RAYMOND — The US passion fruit industry is small researchers, but a team of people want to help it grow through a grant awarded to Mississippi State University.
Eric Stafne, fruit and nut specialist with the MSU Extension Service, is leading a research project aimed at gathering input from growers, marketers, consumers and buyers. The research team wants to better understand the current industry and its future direction.
“Passion fruit is a niche crop with potential for expansion in climate-change-affected regions of the country,” said Stafne, who is also a researcher with the Mississippi Agricultural and Forestry Experiment Station. “Demand is growing, and the crop can potentially grow well in south Mississippi. We want to learn how we can assist those who may want to grow, sell and buy these fruits.”
Passion fruit is a low-calorie, nutritious tropical fruit. However, some varieties can be grown in subtropical climates. It is grown commercially in the US in Florida, California, Puerto Rico and Hawaii.
People interested in growing and selling passion fruit are encouraged to participate in a voluntary survey and an upcoming conference.
The results of the survey will help the team plan for future research, extension education and grant applications that can help address issues with insects, diseases, disorders, postharvest handling and cultural practices.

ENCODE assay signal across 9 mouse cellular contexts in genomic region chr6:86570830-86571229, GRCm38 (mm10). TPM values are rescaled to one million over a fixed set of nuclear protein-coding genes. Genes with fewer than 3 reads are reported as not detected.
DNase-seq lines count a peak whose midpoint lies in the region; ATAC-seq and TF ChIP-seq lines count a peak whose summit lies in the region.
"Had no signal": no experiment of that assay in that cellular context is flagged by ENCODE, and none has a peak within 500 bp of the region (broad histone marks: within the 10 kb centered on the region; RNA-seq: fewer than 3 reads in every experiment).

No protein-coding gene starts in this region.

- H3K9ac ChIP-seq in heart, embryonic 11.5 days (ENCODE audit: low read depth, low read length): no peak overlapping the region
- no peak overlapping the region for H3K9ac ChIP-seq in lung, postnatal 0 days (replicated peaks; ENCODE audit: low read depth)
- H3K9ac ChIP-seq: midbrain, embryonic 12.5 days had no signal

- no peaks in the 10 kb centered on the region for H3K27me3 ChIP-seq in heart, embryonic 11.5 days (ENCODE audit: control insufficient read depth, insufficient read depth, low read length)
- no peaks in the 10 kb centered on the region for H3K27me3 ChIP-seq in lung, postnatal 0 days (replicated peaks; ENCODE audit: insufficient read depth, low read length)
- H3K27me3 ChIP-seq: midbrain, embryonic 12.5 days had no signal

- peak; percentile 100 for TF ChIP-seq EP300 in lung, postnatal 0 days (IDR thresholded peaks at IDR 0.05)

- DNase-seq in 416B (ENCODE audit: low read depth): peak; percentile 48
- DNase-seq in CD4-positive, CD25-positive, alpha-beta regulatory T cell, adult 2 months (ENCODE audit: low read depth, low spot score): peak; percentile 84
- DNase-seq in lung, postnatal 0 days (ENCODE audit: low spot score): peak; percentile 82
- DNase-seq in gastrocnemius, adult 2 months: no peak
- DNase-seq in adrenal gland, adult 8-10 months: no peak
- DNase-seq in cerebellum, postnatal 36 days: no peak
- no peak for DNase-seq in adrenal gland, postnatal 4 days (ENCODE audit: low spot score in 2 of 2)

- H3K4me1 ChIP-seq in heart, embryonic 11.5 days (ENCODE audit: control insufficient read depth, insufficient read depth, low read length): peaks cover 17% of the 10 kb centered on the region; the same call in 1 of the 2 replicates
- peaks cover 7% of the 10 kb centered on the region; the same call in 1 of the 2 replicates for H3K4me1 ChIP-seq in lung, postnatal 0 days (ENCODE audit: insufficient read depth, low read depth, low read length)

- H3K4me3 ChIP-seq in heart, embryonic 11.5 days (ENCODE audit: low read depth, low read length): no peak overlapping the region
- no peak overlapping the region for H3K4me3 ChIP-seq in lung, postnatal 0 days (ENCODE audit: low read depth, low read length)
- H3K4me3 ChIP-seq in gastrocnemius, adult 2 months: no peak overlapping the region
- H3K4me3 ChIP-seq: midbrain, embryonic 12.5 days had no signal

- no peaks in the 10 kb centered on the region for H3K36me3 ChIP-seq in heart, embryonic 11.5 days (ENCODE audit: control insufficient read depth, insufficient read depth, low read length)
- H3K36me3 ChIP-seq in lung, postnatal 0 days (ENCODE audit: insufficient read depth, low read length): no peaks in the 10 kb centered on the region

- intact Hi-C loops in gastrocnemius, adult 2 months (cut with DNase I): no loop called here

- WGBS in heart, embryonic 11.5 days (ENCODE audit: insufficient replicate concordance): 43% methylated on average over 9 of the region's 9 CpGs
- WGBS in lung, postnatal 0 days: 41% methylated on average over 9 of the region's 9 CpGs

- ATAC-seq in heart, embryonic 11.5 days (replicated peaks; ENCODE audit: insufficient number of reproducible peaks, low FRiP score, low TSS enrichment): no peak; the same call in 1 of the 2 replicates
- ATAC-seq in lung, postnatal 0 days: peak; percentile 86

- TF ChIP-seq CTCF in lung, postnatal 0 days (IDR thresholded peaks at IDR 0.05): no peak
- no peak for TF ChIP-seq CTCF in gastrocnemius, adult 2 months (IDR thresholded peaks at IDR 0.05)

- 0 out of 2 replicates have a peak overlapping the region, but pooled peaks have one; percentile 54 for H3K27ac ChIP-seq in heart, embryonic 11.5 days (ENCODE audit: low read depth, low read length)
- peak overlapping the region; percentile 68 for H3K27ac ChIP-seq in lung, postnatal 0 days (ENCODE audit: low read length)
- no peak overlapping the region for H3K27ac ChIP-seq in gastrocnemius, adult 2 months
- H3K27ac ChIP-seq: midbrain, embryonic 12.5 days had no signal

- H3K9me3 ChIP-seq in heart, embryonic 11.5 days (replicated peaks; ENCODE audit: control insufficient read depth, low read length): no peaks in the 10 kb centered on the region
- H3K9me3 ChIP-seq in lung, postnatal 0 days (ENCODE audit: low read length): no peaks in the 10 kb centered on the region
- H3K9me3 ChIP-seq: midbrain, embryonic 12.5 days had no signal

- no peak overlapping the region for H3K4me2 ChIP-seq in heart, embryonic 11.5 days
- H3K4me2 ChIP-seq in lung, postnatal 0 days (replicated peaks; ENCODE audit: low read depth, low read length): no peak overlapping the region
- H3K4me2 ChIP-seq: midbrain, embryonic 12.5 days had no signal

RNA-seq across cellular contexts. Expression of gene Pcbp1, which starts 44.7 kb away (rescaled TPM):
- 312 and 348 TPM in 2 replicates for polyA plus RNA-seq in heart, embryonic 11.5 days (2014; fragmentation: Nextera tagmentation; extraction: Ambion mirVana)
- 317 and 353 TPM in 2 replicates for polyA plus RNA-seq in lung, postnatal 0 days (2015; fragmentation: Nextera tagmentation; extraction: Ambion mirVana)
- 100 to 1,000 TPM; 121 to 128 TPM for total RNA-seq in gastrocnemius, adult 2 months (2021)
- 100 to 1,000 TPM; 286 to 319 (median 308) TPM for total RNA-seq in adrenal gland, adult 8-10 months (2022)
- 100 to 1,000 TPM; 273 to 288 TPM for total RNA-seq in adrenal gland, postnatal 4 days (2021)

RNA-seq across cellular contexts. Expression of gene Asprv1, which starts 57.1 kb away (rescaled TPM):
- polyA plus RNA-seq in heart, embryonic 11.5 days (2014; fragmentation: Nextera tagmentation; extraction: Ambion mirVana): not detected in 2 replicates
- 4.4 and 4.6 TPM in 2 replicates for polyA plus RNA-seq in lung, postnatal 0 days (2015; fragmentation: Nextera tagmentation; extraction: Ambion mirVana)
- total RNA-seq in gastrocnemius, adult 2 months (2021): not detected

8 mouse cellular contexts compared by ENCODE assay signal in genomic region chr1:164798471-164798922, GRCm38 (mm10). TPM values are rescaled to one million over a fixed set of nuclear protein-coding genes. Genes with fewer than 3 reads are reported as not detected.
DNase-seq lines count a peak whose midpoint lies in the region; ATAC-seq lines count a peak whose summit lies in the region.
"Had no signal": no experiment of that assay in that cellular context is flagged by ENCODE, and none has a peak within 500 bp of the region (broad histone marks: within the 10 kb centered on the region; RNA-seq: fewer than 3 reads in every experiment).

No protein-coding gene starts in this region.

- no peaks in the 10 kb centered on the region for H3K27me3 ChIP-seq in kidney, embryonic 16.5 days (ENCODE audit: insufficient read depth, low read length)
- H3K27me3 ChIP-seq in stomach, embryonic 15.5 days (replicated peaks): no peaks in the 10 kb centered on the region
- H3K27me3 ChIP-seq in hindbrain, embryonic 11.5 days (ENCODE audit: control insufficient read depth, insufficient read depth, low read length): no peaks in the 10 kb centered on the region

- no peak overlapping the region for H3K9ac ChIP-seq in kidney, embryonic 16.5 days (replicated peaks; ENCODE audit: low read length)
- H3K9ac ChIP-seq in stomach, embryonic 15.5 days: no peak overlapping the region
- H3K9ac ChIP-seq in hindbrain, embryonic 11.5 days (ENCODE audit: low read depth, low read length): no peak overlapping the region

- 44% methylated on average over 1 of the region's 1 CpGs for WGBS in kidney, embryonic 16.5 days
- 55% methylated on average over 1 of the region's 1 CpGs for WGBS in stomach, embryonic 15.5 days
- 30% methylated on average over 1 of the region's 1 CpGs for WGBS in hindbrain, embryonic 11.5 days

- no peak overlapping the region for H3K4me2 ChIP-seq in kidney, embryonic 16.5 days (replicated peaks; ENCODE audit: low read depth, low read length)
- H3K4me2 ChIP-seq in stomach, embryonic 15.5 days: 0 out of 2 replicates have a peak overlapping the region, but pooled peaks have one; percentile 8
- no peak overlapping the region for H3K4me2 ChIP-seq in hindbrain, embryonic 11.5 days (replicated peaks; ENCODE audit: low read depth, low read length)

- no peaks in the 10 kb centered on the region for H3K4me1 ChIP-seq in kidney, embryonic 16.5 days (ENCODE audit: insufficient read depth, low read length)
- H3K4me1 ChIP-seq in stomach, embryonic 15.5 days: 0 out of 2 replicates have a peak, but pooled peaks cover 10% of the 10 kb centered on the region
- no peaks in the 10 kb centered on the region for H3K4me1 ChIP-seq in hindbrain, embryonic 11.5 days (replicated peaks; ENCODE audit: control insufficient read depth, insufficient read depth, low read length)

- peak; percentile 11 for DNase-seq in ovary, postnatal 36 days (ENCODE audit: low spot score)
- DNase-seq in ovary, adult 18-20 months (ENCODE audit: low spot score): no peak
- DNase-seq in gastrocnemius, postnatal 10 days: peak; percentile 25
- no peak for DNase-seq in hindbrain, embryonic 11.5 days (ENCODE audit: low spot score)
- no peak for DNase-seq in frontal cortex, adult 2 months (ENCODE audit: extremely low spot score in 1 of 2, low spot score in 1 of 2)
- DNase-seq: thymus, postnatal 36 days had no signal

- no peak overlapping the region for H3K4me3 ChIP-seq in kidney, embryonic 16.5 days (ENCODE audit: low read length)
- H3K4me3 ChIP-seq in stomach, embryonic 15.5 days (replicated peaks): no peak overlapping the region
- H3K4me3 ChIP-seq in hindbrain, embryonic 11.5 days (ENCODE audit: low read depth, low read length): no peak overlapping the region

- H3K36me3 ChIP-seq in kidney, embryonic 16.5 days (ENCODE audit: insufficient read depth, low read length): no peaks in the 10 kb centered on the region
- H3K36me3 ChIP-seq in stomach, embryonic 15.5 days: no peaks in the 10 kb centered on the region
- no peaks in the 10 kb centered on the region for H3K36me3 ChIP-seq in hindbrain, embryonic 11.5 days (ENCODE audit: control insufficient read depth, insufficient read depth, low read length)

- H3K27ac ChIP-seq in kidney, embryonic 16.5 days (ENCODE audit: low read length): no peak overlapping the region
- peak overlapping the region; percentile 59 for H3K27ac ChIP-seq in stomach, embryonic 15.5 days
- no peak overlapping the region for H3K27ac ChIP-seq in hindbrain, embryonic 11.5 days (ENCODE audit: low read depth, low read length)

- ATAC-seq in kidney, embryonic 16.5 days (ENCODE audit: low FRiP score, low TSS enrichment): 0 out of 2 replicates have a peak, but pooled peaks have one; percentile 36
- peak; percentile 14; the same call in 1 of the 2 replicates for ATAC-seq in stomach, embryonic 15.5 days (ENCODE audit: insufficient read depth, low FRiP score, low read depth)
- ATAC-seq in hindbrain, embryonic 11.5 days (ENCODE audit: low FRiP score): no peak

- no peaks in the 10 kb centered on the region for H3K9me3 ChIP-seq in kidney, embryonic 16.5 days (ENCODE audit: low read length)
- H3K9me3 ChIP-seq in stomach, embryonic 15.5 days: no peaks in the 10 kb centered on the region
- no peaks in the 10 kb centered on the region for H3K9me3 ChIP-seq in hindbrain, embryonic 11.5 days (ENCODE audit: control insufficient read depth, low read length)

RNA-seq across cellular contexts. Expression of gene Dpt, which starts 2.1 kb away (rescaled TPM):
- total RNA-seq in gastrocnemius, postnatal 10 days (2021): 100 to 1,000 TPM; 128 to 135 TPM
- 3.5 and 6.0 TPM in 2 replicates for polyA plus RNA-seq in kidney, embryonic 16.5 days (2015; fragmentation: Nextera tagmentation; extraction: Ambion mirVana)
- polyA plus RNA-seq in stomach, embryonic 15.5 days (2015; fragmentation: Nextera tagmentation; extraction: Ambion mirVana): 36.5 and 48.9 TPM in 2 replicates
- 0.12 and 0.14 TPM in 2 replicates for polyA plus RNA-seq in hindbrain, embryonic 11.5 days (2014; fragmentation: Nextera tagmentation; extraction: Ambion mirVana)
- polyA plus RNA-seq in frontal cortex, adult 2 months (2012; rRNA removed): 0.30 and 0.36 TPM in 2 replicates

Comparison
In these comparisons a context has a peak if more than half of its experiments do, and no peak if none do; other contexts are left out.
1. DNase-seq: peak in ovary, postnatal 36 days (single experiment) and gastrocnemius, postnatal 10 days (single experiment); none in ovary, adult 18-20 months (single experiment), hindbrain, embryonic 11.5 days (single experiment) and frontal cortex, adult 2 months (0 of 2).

Interested individuals can take the online survey at https://bit.ly/39YcYfd. Deadline to complete the survey is June 30.
The conference, Growing the US Passionfruit Industry, is scheduled for June 14 and 15 in Homestead, Florida.
Conference organizers want to learn about and discuss the current US industry, identify key challenges, and begin development of a strategic plan to overcome challenges faced by growers, propagators, marketers and stakeholders. Attendees can also see demonstrations in local vineyards.
To register and for more information about the conference, visit the University of Florida registration web page at https://bit.ly/3z2j1Kw.
Research project participants include researchers and Extension personnel from MSU, University of Florida, University of Georgia, University of California-Davis, University of Puerto Rico and US Department of Agriculture Agricultural Research Service. The project is funded through a Specialty Crops Research Initiative grant from the USDA National Institute of Food and Agriculture.